The original IB by Jean-Marie was a lot smarter than the version Apple have today. (So was the sibling Project Builder.) The original IB used the entire desktop as its working area, important for larger windows: if the window can't fit on screen... But the current version, baked into Xcode, is severely hampered: document windows are displayed in a 'child window' context. Not good. The original was a lot easier to use, and one of the good things (there were a few) with Aaron's original text was explaining how this interface worked. (Ctrl-drags the one way for actions, the other way for outlets, something Yachtman overlooked.) Today's IB, built into Xcode, is very arcane and not at all as intuitive as its predecessor.

The first task at hand for XaBatch was to adjust the window size to accommodate Jony's new tableview headers. These headers - at least the ones with directional options - are 6 pixels higher. (Jony wanted simpler graphics.) Fortunately, IB retained a lot of its original intuitive logic, and in this case it's a good thing, so heightening the overall window by 6 pixels will heighten the tableview by the same amount.

The next task is to see that the recurse click box automatically sends an 'action' to a designated method in the file's owner, this so the document can be 'dirtied'. The method is easy to write: all it needs is to trigger the document controller.

[self updateChangeCount:0];

The trick is getting IB to implement the new connection, and this no longer works as in the old IB. In this case it was necessary to 'hack' the designable.nib file.

Another snag further down the line comes with backward compatibility. Many of our clients (and their clients) have refused to update to Sierra. Certainly more valid reasons appear as time goes on. But earlier builds don't want the additional six pixels, so collaborating on different computers becomes a bit more dicey.

Another snag, immediately present, is how Xcode config files behave (and misbehave). Earlier versions of Xcode simply didn't admit of frameworks outside the project directory. The workaround was to create a symlink in the project area, then after exiting and restarting, the symlink could be removed. Naturally, the current Xcode doesn't understand those symlinks, and doesn't seem to understand earlier ordinary direct references to system frameworks either.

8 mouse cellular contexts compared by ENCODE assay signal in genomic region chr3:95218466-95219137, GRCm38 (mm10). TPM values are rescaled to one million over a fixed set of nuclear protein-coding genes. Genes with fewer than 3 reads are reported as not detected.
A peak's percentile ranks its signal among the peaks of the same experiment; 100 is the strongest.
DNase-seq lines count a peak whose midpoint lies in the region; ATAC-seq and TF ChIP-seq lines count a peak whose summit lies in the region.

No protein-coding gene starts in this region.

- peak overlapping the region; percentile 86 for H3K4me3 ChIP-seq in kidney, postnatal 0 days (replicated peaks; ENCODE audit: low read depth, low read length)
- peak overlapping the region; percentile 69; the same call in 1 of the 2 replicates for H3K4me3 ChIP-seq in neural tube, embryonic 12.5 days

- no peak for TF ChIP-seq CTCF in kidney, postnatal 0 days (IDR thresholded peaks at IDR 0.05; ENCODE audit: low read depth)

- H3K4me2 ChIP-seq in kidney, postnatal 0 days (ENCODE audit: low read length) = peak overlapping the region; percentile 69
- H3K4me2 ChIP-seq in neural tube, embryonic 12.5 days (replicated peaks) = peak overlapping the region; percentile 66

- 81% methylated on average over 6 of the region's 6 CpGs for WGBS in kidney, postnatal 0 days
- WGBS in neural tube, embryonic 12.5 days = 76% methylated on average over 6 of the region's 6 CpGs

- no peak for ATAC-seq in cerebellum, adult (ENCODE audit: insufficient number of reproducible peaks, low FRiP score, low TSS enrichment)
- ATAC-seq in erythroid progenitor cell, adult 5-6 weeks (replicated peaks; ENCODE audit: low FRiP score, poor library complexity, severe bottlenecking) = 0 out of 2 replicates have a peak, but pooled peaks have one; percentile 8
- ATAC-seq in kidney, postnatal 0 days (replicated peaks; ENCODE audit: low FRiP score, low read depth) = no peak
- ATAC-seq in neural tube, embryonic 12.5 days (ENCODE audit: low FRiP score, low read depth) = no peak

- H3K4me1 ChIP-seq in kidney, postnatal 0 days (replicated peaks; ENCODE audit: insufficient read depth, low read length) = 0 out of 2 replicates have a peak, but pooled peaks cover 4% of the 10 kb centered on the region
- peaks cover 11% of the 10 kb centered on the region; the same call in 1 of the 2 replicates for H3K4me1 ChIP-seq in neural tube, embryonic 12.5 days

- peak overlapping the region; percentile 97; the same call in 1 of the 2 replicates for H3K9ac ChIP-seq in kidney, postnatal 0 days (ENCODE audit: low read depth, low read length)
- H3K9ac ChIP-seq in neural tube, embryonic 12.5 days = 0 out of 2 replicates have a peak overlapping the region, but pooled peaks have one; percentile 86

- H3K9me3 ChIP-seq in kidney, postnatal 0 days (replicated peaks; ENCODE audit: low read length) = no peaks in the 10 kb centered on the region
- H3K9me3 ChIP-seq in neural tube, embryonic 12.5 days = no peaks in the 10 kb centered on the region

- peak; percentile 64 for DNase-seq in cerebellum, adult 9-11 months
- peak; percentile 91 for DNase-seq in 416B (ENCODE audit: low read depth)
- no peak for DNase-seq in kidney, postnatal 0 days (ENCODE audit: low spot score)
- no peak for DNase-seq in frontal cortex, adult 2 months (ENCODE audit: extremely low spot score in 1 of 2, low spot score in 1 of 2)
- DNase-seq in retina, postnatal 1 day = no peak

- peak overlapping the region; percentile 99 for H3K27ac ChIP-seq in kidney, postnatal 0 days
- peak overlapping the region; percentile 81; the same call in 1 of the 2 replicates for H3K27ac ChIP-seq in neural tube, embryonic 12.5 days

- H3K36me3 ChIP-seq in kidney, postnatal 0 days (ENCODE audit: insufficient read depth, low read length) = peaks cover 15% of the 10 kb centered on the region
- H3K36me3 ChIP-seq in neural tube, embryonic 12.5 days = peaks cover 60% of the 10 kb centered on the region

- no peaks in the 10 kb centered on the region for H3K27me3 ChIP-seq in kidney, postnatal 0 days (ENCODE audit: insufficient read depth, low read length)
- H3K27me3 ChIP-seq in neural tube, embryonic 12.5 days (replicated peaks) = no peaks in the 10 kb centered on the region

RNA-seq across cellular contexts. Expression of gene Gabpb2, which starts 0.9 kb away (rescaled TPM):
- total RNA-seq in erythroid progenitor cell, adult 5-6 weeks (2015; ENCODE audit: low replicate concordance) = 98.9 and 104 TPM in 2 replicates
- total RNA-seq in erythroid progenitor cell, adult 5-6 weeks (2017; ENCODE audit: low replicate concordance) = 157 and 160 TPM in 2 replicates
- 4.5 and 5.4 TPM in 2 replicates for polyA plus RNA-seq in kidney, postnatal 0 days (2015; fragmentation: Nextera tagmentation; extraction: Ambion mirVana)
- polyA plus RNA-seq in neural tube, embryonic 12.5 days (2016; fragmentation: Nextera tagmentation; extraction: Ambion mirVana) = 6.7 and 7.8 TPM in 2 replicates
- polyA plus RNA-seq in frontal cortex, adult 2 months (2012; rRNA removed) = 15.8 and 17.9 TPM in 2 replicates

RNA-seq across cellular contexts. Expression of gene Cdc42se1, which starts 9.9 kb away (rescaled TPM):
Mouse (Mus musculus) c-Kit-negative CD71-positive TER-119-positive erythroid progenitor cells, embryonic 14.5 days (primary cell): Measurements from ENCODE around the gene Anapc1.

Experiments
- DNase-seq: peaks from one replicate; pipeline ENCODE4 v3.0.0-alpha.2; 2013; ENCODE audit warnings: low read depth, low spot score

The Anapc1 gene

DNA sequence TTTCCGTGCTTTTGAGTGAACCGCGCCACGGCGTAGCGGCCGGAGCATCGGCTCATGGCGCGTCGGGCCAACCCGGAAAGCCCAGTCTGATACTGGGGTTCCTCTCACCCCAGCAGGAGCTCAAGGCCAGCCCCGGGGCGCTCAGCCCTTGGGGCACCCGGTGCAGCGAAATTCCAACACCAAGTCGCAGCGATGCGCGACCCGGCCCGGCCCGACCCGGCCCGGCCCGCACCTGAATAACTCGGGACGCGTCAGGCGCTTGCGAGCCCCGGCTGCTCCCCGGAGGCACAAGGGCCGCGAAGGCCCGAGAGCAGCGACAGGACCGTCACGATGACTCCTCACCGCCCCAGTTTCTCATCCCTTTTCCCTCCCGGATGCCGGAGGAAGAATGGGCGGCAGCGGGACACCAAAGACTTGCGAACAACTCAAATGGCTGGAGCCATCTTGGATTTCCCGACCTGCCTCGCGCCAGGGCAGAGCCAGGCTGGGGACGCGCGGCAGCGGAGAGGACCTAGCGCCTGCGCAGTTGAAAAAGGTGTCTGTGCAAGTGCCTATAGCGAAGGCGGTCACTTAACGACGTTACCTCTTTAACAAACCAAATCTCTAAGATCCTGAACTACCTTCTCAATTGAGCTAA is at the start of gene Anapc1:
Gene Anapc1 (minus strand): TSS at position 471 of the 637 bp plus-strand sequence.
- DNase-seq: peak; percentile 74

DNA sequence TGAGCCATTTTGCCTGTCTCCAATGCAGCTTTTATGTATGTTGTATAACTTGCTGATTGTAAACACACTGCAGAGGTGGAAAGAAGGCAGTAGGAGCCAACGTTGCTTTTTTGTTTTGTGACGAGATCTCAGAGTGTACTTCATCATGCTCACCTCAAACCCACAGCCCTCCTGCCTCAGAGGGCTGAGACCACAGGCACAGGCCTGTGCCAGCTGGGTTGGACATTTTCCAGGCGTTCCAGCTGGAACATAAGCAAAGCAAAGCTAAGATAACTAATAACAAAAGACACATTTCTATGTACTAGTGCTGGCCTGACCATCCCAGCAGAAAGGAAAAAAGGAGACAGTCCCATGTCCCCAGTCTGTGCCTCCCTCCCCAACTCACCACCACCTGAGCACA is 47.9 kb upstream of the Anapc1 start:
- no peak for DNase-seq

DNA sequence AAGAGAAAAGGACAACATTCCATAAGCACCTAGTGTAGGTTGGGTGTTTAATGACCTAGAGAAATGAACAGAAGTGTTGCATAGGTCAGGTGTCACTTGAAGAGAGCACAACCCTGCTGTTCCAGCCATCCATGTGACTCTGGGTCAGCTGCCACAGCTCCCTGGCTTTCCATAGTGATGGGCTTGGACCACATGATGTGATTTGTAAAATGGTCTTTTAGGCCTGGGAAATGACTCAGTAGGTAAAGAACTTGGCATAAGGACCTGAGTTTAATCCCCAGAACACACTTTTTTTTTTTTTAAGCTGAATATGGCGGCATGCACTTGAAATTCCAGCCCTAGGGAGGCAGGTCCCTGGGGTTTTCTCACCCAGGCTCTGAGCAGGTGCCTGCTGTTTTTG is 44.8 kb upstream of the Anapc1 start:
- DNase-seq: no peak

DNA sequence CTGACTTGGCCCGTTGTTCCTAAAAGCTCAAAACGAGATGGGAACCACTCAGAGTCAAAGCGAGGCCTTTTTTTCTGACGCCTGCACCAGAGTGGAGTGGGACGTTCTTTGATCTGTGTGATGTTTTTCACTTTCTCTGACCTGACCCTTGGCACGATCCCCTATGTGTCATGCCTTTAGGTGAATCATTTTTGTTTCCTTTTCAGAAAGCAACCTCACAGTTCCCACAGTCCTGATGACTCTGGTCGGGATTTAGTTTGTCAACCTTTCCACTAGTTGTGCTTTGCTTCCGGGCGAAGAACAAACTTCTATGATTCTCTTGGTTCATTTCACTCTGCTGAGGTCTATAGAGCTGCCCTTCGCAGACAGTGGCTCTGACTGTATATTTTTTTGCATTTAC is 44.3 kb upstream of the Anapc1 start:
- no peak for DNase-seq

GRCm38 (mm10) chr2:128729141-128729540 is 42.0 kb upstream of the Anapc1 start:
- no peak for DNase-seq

Meaning that cross-platform work must exclude not only affected NIBs but project config files as well. As to how Apple could have thought that projects could never include external frameworks, and/or how they managed in-house all those years: that can be left to the reader's consternation.

Disabling the menu items Close, Save, and Save As during background threads became vital. The procedure is straightforward, as the system always asks for approval before displaying a menu, but the Close item seems impervious. Retaining code to disallow closing a document window under the above circumstances remains essential.

The 'title' of the 'Run' button can be changed once a background thread's been dispatched, and the button itself can be configured in the NIB to be 'default' - to respond to Enter/Return. Previously, someone opted against this, for reasons not remembered anymore.


The executables. This wonderful thing's been noted before.


The exact same code compiled and linked in the exact same way bloats by a factor of almost 200% on Sierra. Changes to the XaBatch code upped the binary size by 8 bytes to 28168. The exact same code built on 10.12 results in a binary of 54 KB.

The suspect here - in LLVM - is availability for Swift. And it's inexcusable.


The final line is why such applications (and command line tools) should be necessary. The old guard at Apple - the so-called 'evangelists' - would insist they are not. For what does it hurt a user if said user is unaware what's going on?

At the very least of course: Oompa Loompa could hurt.

But users should be able to control all aspects of the computers they've purchased. The old resource forks were mostly inaccessible. That technology was often abused. Users couldn't see.

XAs are a step better (and immeasurably beneficial) but full user level access is necessary. Apple (and others) are today in the habit of dumping XAs on everything. Xcode dumps them on directories. Preview dumps 'quarantine' XAs on images it edits. Safari has a standard pack to put on anything it downloads. Now the 10.12 document controller's joined in on the game.

And this is the safest system going? Built on the Rock Solid Foundation™?

Safe is when the user is in control. OS X / macOS users are not in control.


The ACP utility to inspect and edit XAs on individual files is Xattr.

See Also
In the ACP: Xattr
In the ACP: XaBatch

Industry Watch: The Chocolate Tunnel: Oompa Loompa hits OS X
Industry Watch: xabatch: For admins to manage file system extended attributes

Learning Curve: The xargs Speed Boost

The NeXTonian: Interface Builder
The NeXTonian: People (Jean-Marie Hullot)

ACP Users: On Manicuring NIBs